Secondly, the title reprises the imperial tactic of renaming vast regions and reductively scripting a diversity of people and places from a hegemonically Western perspective. Finally, the temporal signalling of CENTCOM’s mission "for the 21st Century" recalls the providential promise of Western imperial interventions through history. Long before the September 11th attacks in 2001, CENTCOM was openly planning for the long haul in the Middle East and the perennial need for intervention.

CENTCOM's "Area of Responsibility", 2017

The back story

In many ways, CENTCOM’s emergence can be traced back to former US President Jimmy Carter’s State of the Union address in January 1980. Then, he declared that "any outside force to gain control of the Persian Gulf region will be regarded as an assault on the vital interests of the United States of America, and such an assault will be repelled by any means necessary, including military force". Two months later, the establishment of the Rapid Deployment Joint Task Force marked the first formal commitment of US military force to the Middle East and, with CENTCOM’s succession in 1983 as a full regional command, the US government had fully committed to the Carter Doctrine. 

At this juncture, the US had no military bases in the vast region of the Middle East and Central Asia. This prompted the pursuit of alternative objectives to secure strategic capabilities in the region, including the stationing of "prepositioning ships" as "floating warehouses" with combat and support equipment for use by arriving forces. In addition, the US government set about initiating joint military training exercises with partner nations such as Egypt. It also pursued a policy of securing access rights for its armed forces with several countries. By the late 1980s, it had developed significant basing capabilities in Saudi Arabia, in particular, which ultimately enabled the rapid response to Saddam Hussein’s invasion of Kuwait in 1990 and the subsequent launch of Operation Desert Storm.

Saddam Hussein

Six months prior to Saddam Hussein’s invasion of Kuwait, CENTCOM Commander-in-Chief General Norman Schwarzkopf outlined his command’s raison d’être to the US Congress: "the greatest threat to US interests in the area is the spillover of regional conflict which could endanger American lives, threaten US interests in the area or interrupt the flow of oil, thereby requiring the commitment of US combat forces". Given its clear, military-economic mission to protect US vital interests in the Persian Gulf, the command was compelled to militarily intervene in early 1991. The swift success of the CENTCOM-led war further crystallised its military-economic grand strategy and solidified its basing structure and capacity in the region.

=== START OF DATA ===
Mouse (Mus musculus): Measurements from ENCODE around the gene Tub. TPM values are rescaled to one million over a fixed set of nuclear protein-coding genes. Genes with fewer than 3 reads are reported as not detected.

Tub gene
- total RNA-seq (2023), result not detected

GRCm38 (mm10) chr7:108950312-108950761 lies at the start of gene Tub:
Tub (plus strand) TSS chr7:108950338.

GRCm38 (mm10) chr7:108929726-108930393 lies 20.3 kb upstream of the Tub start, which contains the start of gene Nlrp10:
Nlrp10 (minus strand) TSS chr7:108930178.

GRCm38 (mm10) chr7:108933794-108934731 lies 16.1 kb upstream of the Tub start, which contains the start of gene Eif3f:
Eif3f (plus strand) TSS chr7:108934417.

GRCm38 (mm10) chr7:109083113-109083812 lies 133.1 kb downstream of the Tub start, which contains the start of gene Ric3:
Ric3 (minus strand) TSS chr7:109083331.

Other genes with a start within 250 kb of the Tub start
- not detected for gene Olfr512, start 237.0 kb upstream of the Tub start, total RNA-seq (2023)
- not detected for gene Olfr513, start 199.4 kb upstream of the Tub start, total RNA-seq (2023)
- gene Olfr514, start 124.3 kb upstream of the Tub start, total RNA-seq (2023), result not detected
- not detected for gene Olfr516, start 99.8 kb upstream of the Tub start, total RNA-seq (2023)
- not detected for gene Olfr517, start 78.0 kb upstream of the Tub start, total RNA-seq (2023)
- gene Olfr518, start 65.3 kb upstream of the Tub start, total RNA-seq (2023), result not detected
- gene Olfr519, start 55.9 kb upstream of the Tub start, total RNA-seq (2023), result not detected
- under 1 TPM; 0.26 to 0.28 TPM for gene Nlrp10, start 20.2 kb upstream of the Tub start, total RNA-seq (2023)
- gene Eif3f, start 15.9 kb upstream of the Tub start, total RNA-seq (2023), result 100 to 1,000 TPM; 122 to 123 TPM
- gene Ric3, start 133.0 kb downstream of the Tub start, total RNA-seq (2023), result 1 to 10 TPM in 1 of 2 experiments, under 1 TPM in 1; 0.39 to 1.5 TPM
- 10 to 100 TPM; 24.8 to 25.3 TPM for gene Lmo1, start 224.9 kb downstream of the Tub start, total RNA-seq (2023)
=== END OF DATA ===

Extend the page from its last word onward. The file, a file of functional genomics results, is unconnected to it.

After the Gulf War, a substantial contingent of CENTCOM forces remained in Kuwait, Saudi Arabia and other support countries as part of a new US deterrence grand strategy in the Persian Gulf. Throughout the 1990s, this deterrence strategy was enabled via an extensive naval, air and ground presence. It was a mission convincingly presented to the US Congress each year by CENTCOM commanders as vital to securing both the US and world economy. 

The interested parties served by CENTCOM's mission are not just those in the US military-industrial complex...CENTCOM serves as a security blanket for a raft of Western companies in the region. 

By the mid-2000s, this universalist rationale for a seemingly permanent US presence in the region had become so accepted that it was effectively unchallenged politically. At this point, CENTCOM had also extended its basing structure and land prepositioning programme to countries such as Bahrain, Oman, Qatar and the United Arab Emirates. As noted by the US Overseas Basing Commission, the endgame of such developments was clear-cut: "US strategy toward the region centers on the uninterrupted flow of Arabian Gulf oil, security of coalition partners and allies, regional peace and security and access to commercial markets".

Neoliberal empire

We sometimes forget that the US now possesses more overseas military bases than any nation in history. Even after the military success of the Gulf War, CENTCOM commanders preferred to maintain an over-the-horizon presence in the Persian Gulf region, rather than mount a large-scale military presence in any one area.